Bad news and good news

So the bad news first: according to Japan Camera Hunter, Fuji is discontinuing 5-packs of all their 35mm slide films, plus Natura 1600 and large format Acros 100.  http://www.japancamerahunter.com/2017/10/film-news-fujifilm-end-nigh

Considering that a single roll of Velvia 100 costs $15 and a 5-pack costs $55, it will be costing $4 more per roll.  I’ll be stocking up as much as I can now because I certainly can’t afford a 25% increase and I’m sure neither can everyone else. Now this is only the 35mm, it seems medium (and large) format is safe for the moment.  It might be the beginning of the end, but we probably have a few years left.  Still, I’d say that by 2020 Fujifilm will be making film no more.

While I love Fuji slide film and will shoot it as long as I can, I hope that Ektachrome will be a tremendous success for Kodak and that it will have been reworked for increased longevity.  While Fuji slide film is supposed to be stable for 300 years, Ektachrome has a reputation for fading rather quickly, and this problem had better be addressed in the new formulation.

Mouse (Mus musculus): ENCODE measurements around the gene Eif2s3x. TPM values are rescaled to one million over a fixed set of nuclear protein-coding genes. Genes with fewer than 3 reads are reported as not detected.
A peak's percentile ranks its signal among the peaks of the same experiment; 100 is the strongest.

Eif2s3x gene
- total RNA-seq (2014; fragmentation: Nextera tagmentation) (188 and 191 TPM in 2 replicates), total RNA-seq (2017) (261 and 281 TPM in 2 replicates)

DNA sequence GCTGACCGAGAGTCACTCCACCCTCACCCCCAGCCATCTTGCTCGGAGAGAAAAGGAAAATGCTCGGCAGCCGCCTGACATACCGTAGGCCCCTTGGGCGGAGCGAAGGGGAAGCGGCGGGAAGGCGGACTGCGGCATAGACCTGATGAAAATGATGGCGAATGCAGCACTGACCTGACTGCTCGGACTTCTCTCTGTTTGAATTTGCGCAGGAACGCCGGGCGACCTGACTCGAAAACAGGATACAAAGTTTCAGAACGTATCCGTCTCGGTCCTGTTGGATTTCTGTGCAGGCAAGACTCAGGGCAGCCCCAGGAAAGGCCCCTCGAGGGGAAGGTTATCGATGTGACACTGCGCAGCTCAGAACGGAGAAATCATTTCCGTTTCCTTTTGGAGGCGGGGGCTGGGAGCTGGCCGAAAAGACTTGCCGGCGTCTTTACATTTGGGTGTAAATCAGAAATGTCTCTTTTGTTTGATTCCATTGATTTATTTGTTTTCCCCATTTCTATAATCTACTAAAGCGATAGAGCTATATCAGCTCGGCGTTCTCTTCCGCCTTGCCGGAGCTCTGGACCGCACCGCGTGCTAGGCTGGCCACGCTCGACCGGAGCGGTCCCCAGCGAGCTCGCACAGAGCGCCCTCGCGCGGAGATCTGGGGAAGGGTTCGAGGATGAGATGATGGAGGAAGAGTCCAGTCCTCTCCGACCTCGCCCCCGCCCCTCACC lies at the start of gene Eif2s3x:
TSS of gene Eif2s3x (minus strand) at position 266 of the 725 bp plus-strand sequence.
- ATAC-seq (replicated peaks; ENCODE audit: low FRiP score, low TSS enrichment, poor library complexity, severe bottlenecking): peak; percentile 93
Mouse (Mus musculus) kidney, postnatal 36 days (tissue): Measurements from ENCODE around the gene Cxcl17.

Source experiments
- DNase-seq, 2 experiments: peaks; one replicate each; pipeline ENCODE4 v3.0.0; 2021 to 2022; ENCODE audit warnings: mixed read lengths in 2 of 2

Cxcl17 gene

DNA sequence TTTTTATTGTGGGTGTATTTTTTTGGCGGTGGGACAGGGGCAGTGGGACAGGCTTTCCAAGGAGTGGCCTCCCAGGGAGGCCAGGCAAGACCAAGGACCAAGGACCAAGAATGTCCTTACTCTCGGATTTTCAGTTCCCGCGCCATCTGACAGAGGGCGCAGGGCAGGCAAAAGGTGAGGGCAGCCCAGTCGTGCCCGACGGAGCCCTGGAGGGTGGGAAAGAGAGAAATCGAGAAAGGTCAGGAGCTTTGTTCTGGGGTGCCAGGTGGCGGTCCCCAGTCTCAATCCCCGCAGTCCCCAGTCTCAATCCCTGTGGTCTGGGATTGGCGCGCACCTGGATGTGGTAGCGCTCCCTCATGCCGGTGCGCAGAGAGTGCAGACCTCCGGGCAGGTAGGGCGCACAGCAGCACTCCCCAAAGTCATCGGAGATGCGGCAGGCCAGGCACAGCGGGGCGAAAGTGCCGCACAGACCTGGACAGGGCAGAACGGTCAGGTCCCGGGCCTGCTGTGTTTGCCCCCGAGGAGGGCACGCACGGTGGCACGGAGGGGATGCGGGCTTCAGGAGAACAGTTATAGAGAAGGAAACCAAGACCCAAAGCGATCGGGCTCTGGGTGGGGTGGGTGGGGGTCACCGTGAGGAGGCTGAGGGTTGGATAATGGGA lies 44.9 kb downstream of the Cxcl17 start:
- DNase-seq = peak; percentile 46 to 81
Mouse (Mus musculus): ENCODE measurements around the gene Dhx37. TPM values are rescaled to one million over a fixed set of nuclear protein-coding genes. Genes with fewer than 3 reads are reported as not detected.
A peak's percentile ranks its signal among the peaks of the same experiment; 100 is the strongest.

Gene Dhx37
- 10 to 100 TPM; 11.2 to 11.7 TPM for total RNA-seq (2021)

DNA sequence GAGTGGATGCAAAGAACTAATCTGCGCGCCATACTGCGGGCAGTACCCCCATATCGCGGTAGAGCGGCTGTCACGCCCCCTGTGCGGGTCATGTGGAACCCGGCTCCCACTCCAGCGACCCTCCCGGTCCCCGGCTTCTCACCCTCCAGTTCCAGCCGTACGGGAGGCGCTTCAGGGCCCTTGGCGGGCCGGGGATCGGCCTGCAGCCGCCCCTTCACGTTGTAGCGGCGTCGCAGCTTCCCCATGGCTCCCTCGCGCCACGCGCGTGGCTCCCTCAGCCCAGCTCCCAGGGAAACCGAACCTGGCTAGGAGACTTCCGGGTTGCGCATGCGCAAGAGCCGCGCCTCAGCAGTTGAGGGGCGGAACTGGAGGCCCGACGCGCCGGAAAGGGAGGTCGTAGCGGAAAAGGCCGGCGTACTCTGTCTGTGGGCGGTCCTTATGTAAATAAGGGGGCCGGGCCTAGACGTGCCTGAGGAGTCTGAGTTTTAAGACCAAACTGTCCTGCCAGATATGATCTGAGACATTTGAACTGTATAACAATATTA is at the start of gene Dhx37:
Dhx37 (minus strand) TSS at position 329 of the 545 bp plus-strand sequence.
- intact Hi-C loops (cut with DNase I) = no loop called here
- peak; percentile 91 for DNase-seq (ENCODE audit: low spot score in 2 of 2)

Also, I learned today that Cloutier Fotographic, local camera store #3 (and run by a friend of mine) will no longer be carrying film and darkroom supplies, due mostly to the bankruptcy of their distributor of Ilford products, but also because of Fuji’s announcement.  I try to support my local camera stores as much as possible, but honestly things like film, etc I’ve been getting from Freestyle Photo for quite a while.  I do hate that so much stuff is going online (especially as Cloutier just started carrying JCH Streetpan recently), but I’d rather that my dollar went further, and I’m really more interested in supporting the film manufacturers than I am brick and mortar stores that mark up the prices.